W3C home > Mailing lists > Public > www-style@w3.org > October 2005

Re: Simple template-based editing

From: Matthew Raymond <mattraymond@earthlink.net>
Date: Mon, 03 Oct 2005 14:12:35 -0400
Message-ID: <43417493.4030308@earthlink.net>
To: Orion Adrian <orion.adrian@gmail.com>
CC: www-style@w3.org

Orion Adrian wrote:
> Not quite, at least in my mind. UL and OL have slightly different
> semantics even though they're built on the same basis (a hierchical
> list).

   Actually, that's a weak argument, since the difference is largely
presentational. Unordered lists have an order, since the list items
exist in order in the markup.

> A select is a non-hierchical list (or partially hierchical with
> optgroup).

   Not true for the Web Forms 2.0 version of <optgroup>. That allows a
fully hierarchical option list.

> Also the items do lack a value attribute, though that's a
> technilogical issue and not a semantic one; value is used as
> identification because it's often easier to work with.

   I disagree. What you want to present the user and what you send to
the server are two different things. If the user is selecting the color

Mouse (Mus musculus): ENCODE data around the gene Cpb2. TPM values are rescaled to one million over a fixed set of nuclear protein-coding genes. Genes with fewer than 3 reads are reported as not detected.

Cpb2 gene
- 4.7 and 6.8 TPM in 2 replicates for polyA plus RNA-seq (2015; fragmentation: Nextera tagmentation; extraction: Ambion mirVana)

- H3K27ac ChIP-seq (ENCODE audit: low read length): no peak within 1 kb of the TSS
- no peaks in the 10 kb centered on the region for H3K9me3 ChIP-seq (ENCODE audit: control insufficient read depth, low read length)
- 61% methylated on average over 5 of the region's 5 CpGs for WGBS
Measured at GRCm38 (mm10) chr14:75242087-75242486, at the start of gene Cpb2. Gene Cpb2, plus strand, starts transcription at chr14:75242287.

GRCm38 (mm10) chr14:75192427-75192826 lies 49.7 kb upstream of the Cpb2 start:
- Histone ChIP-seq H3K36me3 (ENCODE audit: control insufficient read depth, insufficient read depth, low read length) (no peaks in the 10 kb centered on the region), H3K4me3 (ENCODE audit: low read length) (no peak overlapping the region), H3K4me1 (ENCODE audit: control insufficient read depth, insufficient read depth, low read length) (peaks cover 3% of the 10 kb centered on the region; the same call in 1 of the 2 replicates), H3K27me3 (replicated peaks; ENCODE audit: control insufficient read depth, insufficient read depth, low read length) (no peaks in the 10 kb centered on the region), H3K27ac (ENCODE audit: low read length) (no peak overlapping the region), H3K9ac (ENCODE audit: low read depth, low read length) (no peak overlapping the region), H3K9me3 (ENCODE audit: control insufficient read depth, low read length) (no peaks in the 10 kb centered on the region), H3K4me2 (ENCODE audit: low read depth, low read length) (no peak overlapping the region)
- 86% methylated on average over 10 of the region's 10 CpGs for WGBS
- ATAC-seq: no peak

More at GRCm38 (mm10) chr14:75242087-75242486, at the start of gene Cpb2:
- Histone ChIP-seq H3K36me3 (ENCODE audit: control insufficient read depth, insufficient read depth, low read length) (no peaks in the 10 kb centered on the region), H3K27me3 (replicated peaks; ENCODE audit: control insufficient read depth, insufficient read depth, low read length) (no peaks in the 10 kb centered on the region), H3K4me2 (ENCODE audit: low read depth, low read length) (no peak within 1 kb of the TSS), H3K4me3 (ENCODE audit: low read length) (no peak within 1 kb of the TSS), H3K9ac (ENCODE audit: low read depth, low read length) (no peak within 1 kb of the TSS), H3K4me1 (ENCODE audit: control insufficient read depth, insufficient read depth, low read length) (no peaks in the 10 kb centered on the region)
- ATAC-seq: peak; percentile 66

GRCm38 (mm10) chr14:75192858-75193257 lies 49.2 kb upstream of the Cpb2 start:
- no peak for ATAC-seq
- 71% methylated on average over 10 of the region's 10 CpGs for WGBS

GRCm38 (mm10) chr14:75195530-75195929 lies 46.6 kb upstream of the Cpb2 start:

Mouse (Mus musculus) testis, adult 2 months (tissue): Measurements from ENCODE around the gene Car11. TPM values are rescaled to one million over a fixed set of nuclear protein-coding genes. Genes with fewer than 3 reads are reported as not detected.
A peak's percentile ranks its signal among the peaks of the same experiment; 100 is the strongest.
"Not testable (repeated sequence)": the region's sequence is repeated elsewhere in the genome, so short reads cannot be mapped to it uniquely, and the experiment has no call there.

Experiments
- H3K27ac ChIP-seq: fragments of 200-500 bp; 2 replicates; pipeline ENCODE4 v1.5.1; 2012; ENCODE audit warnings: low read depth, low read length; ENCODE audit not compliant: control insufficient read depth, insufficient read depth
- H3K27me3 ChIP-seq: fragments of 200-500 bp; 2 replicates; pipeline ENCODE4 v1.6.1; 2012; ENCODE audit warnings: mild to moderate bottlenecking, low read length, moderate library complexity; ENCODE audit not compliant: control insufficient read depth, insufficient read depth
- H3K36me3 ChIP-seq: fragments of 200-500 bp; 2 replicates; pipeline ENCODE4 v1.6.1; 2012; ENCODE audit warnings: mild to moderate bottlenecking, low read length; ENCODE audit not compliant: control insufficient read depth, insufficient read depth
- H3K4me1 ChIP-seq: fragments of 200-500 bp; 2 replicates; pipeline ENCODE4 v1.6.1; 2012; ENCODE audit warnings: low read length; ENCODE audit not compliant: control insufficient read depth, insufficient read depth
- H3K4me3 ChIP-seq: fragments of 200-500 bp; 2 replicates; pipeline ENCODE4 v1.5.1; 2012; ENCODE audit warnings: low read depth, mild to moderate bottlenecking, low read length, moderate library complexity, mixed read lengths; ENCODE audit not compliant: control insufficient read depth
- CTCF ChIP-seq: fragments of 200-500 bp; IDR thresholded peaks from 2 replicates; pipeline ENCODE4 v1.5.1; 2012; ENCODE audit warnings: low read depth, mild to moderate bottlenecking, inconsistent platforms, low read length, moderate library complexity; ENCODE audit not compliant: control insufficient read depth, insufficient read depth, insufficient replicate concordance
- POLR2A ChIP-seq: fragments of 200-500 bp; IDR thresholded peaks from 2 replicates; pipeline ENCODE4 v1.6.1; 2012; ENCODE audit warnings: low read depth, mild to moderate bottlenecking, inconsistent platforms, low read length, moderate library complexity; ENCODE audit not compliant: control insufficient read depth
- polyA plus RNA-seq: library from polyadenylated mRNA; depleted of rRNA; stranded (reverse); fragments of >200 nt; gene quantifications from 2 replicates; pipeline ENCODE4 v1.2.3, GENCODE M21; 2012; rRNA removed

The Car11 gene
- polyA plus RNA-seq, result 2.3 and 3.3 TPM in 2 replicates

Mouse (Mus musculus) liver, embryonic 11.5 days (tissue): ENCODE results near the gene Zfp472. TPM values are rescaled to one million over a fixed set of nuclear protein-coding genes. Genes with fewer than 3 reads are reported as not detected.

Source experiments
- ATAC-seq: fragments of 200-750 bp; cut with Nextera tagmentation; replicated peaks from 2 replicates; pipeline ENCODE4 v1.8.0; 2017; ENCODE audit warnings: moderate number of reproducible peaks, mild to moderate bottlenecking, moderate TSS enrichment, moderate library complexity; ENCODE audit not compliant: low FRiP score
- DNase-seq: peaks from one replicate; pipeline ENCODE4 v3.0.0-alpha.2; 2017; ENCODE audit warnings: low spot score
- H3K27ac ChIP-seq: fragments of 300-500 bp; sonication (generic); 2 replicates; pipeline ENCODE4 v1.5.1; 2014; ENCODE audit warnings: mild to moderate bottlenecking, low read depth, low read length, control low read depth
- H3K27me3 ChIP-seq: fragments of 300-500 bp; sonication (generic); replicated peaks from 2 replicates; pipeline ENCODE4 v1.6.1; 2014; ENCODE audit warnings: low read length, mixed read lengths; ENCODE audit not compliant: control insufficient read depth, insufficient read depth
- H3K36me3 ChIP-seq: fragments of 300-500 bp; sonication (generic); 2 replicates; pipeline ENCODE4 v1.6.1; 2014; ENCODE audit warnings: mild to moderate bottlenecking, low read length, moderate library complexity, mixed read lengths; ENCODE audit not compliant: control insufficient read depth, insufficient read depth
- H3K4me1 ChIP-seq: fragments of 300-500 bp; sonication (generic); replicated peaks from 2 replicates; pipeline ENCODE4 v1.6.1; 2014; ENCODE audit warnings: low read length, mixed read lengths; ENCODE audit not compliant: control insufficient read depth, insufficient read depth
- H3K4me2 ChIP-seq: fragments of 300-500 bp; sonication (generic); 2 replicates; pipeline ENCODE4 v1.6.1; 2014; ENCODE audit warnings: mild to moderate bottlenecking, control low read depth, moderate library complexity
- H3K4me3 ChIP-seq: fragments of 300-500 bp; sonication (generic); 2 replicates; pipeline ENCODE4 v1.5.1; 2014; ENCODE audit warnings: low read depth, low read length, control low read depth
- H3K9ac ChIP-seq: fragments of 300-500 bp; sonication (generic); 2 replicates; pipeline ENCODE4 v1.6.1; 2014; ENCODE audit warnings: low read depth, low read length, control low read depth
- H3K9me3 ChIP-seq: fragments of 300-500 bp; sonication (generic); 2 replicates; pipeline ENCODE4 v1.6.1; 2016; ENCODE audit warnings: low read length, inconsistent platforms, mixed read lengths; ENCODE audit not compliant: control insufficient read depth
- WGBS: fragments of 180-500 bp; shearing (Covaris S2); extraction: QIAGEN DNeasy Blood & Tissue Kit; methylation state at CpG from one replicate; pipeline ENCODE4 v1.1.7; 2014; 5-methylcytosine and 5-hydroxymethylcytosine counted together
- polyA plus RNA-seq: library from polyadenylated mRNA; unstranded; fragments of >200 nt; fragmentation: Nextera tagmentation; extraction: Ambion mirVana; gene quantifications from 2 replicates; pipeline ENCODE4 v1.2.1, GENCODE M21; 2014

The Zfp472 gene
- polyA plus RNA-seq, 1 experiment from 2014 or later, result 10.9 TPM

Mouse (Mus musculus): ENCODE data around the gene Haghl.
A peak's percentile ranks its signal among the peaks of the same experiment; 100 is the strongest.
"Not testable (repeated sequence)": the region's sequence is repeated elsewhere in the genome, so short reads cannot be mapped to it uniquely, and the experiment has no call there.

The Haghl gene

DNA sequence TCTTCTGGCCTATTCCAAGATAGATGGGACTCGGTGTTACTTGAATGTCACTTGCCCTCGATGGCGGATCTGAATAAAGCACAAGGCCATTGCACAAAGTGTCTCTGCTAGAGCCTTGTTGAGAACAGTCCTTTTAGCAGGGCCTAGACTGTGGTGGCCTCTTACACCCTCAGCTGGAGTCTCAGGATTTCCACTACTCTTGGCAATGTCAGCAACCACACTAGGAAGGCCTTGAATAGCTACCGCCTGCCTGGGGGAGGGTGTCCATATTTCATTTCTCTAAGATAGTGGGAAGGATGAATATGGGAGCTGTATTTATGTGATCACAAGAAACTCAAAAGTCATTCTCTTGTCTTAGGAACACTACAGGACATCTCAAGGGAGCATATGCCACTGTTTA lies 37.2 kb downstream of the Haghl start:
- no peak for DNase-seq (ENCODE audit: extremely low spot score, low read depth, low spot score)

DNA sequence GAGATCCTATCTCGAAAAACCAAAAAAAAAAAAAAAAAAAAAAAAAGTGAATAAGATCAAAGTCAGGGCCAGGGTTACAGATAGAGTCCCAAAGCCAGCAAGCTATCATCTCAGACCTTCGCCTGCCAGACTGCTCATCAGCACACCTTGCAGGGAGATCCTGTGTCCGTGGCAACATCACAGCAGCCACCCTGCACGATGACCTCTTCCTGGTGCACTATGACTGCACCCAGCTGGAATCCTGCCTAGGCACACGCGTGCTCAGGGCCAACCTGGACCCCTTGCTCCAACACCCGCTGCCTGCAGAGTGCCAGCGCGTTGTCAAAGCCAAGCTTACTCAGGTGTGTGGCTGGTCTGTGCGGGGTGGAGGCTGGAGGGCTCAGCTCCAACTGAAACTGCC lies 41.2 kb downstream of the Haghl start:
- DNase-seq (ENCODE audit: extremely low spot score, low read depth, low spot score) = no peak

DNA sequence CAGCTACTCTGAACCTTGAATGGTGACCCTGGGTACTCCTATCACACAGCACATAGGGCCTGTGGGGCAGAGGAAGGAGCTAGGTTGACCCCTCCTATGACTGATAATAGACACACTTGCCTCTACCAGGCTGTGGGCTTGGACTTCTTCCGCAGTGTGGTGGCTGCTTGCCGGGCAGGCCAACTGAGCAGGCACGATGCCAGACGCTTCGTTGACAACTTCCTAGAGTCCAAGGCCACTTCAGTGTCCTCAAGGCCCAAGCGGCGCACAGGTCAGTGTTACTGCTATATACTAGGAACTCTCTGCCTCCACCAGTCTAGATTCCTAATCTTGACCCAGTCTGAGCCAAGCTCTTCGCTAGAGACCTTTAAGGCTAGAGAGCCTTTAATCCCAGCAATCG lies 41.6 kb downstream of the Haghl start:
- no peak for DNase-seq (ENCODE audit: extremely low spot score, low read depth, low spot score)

red, you may want to send "#FF0000" or "rgb(255,0,0)". If the user
selects a book, you might want to send the ISBN number. It's not so much
that you're sending an easier identification so much as you're sending
back information that's relevant to the server rather than the user.

> Though if you really want to look at things, everything is a list as
> everything can be looked at as 0 to many items with most falling into
> that exactly 1 status. Then again, that doesn't do us much good does
> it?

   Yeah, if there's more than one, or even one, anything can be a list
under the right definition. The <form> element can be considered a list
element for form controls. It even has a DOM collection for accessing
its child controls. That doesn't make it a semantic list in HTML,
though, any more than a <div> containing <p> elements is a list of
Received on Monday, 3 October 2005 18:12:43 UTC

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